- The costs are falling. EVs also used to be significantly limited by costs. That is, they have traditionally been far more expensive than gas cars. Again, though, this is no longer the case. Average EV prices have dropped 70% since 2010, and are now largely on par with gas cars. Economies of scale and technological improvements will unlock further cost reductions, and by 2030, EVs will be substantially cheaper than gas cars.
- The supply is pivoting. For years, auto industry incumbents were asleep at the wheel when it came to the EV revolution. Not anymore. Every major automaker in the world – from Ford to GM to Bentley – is making all-out blitz into the EV category, in what will amount to an unprecedented surge in EV supply over the next decade.
The future couldn’t be any clearer.
EVs are on the cusp of fundamentally disrupting the entire multi-trillion-dollar auto market.
It’s one of the biggest disruptions we have ever seen in the past 50 years – and, by extension, it’s one of the biggest investment opportunities we have ever seen in the past 50 years, too.
The right investments in the EV sector will score investors 10X, 20X, even 30X returns over the next few years.
Note the emphasis above…
The right investments.
That’s the thing about disruptive megatrends. It’s not about just finding the right megatrend to invest in, but finding the right companies within that megatrend to invest in.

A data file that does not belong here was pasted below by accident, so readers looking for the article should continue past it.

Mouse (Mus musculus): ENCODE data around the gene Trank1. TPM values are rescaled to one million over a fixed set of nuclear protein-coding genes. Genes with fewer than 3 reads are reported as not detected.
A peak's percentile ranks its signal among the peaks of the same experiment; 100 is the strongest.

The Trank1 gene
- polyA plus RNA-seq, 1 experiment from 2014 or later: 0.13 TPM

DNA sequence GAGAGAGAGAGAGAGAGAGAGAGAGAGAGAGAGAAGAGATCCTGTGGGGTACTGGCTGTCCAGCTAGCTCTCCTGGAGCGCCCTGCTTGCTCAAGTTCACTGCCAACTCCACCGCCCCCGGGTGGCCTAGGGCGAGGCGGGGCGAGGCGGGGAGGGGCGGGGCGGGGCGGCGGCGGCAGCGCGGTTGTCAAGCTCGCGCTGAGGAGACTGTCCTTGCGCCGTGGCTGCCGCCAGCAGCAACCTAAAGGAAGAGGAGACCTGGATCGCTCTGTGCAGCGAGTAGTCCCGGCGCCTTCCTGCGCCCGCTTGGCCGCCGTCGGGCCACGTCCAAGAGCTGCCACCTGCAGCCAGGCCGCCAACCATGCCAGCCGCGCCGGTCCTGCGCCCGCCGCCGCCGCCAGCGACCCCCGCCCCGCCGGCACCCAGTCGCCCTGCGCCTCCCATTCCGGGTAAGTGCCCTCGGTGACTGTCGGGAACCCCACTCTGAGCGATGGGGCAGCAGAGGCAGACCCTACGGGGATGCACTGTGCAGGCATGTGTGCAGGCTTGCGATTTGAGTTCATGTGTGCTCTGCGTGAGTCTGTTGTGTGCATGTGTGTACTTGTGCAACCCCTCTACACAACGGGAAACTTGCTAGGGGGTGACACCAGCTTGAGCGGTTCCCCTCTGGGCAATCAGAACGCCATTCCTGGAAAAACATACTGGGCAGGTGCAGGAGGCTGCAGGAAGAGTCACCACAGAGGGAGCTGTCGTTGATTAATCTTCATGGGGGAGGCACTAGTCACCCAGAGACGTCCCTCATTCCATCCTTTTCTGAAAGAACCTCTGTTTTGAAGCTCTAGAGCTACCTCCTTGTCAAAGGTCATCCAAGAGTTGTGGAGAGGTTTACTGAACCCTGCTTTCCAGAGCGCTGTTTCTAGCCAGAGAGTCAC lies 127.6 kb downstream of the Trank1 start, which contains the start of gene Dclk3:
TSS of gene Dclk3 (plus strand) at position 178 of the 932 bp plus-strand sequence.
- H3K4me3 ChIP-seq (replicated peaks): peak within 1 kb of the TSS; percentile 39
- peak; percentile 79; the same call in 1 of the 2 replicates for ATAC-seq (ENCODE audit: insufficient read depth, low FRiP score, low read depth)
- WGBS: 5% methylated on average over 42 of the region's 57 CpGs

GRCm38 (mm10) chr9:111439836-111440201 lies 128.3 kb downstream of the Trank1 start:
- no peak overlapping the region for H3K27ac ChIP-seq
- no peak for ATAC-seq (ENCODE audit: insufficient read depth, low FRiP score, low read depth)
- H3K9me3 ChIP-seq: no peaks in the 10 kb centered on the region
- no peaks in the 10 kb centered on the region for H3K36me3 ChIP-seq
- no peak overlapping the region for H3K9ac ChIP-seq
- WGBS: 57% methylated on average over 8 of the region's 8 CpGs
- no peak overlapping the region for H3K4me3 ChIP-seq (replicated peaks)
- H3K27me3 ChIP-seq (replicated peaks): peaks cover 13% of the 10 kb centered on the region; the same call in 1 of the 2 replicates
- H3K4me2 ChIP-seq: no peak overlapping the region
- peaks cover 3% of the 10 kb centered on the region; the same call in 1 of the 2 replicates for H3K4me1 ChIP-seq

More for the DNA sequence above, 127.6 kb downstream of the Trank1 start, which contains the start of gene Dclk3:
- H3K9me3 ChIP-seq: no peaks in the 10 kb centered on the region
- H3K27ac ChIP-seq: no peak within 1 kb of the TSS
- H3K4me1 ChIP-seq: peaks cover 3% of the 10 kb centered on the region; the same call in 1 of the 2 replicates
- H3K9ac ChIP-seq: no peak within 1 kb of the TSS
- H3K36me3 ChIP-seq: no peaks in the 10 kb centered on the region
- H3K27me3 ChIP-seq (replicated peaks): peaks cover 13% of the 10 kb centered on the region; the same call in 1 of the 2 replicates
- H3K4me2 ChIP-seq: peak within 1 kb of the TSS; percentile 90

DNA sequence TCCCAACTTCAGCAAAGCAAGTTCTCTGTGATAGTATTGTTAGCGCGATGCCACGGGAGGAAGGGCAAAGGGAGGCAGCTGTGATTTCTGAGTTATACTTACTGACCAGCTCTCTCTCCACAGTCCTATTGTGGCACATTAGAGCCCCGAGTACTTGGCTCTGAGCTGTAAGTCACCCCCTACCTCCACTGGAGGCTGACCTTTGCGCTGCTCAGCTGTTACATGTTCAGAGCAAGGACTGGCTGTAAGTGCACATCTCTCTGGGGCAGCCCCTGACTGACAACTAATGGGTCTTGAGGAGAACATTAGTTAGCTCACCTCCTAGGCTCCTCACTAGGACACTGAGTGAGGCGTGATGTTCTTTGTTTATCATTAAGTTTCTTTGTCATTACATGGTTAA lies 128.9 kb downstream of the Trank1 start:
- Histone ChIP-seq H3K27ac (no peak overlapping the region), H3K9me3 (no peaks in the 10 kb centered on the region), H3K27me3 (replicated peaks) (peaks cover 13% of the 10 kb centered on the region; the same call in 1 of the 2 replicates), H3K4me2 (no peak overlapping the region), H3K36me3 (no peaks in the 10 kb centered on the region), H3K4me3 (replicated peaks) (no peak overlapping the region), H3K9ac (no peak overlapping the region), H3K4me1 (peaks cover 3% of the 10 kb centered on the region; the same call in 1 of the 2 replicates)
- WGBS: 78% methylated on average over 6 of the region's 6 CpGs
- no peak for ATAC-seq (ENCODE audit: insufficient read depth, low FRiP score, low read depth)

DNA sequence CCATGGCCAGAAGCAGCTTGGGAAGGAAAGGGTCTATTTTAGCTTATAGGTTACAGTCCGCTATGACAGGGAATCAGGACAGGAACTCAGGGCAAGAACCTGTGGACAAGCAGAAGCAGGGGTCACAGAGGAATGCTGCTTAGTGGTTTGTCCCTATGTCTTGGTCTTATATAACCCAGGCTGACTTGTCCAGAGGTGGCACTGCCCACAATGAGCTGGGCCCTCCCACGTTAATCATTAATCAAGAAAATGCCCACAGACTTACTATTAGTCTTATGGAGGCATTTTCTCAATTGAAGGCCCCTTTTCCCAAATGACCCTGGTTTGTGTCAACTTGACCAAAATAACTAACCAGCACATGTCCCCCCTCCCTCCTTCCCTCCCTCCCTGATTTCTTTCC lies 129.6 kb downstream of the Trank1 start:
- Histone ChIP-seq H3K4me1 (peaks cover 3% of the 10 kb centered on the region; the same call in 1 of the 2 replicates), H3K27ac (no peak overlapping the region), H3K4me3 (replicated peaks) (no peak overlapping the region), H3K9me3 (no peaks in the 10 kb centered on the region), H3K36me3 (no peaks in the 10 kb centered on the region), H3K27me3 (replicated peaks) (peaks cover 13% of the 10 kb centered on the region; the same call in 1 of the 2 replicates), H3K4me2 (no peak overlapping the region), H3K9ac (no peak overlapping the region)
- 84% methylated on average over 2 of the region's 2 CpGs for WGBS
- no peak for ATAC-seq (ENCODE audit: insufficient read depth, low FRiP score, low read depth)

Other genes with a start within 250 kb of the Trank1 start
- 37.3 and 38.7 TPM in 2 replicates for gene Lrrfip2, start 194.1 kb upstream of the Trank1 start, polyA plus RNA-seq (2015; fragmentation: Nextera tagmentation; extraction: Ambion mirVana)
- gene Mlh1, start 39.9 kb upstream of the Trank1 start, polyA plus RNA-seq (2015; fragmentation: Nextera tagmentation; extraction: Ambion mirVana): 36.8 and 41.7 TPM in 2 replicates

Some might argue that the internet runs counter to this. But, although the internet did turn into a globally ubiquitous, multi-trillion-dollar industry, you couldn’t just point, click, and buy the first internet startup you saw — most internet startups in the 1990s went under. Remember Pets.com? Or eToys.com? Or Boo.com? What about Webvan?
Yeah, there’s a reason you don’t. All failures. Only a handful of 1990s internet startups actually turned into enormous long-term winners, like Amazon.
The same will be true about the electric vehicle space.
It will turn into a globally ubiquitous, multi-trillion-dollar industry by 2030. But there are a lot of EV startups today, and the reality is that most of them will fail.
Only a handful will succeed – but those that do, will generate Amazon-like returns.
Unfortunately, most people don’t have time to spend countless hours researching arcane subjects that might lead to potentially profitable investments. That’s what we’re here for: to help you identify the right investments in the EV megatrend.
In our flagship investment research advisory Innovation Investor, we have scoured through the entire EV market, analyzed nearly every company in this space, and identified the best investment opportunities to capitalize on the enormous shift toward electric vehicles.
Some of them are EV makers. Some of them are battery companies. Some of them are charging companies. The common denominator? They’re all disruptive innovators.
We’re talking companies that could be the next Tesla – or bigger.
The research is already finished. The buy calls have already been made. All that’s left are the profits to be had from investors like you who take action.
On the date of publication, Luke Lango did not have (either directly or indirectly) any positions in the securities mentioned in this article.